Royal London-owned fintech Wealth Wizards has launched its financial wellbeing service to the wider UK advice community.
Called ‘Turo Wellbeing’, the service helps clients plan for retirement using guidance-only pathways rather than advice.
It is aimed at advice firms, as well as life assurers, banks and building societies.
The guidance starts with a set of questions reviewing nine areas of wellbeing. Clients are then encouraged to ‘play’ with the resources offered, which are designed to address each client’s challenges based on the data they input.
They can then take action in their own time, such as putting savings goals in place.
The service, which has only been rolled out to Royal London’s customers so far, is defined as a personal recommendation created by automated advice.
“We know from experience that consumers want easily accessible financial help and support, whether that’s guided outcomes, digital advice with some human oversight, or fully fledged regulated advice,” said Wealth Wizard’s chief commercial officer, Mark Kiddell.
“One of the valuable benefits of Turo Wellbeing is that it can offer both guidance and access to advice – via consumer-led and human-assisted experiences – depending on the consumer’s needs.”
Wealth Wizards spans both the advised and direct-to-consumer space. It has also integrated a ‘retirement hub’ for HSBC, and operates MyEva - a regulated, digital IFA which sits on Turo and is sold to employers.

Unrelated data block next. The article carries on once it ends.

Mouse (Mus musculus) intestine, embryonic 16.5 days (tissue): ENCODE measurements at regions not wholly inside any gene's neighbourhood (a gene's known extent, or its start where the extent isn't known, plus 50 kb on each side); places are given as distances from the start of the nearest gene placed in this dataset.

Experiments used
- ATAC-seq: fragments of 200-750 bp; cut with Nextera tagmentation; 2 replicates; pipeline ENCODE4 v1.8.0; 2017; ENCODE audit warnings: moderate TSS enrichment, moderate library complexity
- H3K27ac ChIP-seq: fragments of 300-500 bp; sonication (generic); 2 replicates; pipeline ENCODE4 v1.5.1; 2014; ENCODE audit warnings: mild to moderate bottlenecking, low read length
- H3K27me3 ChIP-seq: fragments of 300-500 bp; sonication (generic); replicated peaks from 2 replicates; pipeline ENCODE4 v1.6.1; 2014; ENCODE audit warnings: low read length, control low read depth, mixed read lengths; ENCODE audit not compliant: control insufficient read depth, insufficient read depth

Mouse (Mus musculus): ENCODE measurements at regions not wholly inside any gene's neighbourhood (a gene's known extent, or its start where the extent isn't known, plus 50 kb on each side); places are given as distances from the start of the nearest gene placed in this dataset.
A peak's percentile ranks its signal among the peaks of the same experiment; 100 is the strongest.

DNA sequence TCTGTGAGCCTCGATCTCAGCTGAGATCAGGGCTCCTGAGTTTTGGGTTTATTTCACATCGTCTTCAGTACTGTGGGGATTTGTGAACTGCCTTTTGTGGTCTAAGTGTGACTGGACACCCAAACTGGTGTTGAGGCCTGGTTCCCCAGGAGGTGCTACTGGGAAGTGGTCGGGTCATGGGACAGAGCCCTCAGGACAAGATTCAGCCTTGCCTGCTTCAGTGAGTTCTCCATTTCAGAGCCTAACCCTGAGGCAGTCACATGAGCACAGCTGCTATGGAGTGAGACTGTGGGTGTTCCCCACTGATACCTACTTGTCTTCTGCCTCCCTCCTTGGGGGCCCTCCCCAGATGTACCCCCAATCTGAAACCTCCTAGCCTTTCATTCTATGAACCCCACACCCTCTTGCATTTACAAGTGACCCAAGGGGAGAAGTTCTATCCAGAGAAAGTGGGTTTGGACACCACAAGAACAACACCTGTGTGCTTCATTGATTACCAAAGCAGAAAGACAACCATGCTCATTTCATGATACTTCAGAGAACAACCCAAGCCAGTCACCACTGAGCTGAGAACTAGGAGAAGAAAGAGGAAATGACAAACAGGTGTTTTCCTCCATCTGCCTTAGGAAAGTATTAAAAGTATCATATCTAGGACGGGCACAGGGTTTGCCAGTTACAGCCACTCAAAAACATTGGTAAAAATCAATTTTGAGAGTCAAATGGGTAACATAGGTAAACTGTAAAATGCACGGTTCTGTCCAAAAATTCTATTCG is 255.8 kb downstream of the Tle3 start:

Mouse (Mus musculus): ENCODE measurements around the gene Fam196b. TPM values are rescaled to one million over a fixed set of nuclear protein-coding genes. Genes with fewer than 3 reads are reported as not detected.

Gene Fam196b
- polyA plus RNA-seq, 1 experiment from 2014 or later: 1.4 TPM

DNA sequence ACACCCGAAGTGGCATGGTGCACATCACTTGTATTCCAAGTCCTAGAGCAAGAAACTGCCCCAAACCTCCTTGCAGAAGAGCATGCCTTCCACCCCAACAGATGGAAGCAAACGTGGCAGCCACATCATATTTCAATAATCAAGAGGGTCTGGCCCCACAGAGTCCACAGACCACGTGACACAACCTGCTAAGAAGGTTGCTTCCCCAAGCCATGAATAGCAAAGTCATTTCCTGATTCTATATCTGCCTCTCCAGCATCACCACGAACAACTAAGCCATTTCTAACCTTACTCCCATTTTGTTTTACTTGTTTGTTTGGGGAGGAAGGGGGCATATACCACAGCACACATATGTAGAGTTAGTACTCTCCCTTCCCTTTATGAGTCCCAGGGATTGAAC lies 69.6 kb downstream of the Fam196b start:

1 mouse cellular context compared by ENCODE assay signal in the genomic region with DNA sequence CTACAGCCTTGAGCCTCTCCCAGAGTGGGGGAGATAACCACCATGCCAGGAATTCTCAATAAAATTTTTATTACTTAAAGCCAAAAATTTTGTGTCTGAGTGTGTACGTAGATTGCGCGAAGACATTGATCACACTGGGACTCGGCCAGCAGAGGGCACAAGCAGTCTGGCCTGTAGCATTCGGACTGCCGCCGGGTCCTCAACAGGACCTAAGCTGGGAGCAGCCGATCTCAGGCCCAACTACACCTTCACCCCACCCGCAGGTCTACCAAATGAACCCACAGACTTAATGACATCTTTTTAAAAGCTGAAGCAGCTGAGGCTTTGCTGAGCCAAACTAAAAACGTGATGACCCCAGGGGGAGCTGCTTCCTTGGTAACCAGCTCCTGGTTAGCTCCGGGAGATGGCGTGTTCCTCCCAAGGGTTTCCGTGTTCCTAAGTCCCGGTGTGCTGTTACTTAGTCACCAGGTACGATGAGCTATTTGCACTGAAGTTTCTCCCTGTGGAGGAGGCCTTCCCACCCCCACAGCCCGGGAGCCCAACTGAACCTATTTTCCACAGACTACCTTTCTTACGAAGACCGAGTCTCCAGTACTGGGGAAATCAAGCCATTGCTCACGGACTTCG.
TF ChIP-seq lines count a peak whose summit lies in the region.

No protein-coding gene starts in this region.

The fintech firm was acquired by Royal London last year, and the mutual insurer is now a major customer.
“Royal London has invested capital in us. We’re well-funded now for the next period of the business. A lot of fintechs spend time raising money. But our owner frees up that time and gives us credibility in the market,” Wealth Wizard’s founder and chief executive, Andrew Firth, told FTAdviser.
In the past six months, Firth said the firm has won a “major client” since Royal London became an investor, but is yet to reveal the names of newly onboarded firms.
Sorting out ‘Middle Britain’
Currently, Wealth Wizards is focused on trying to close the advice gap with guided outcomes through its wellbeing offering.
“The advice gap is truly enormous. Just 4mn adults have an adviser. This is still a major societal problem,” said Firth.
“I’m a bit more sanguine about it. We’ve got a very well-established advice community, but we’ve got to get real - it’s focused on a wealthier segment. It’s focused on the top 10-15 per cent.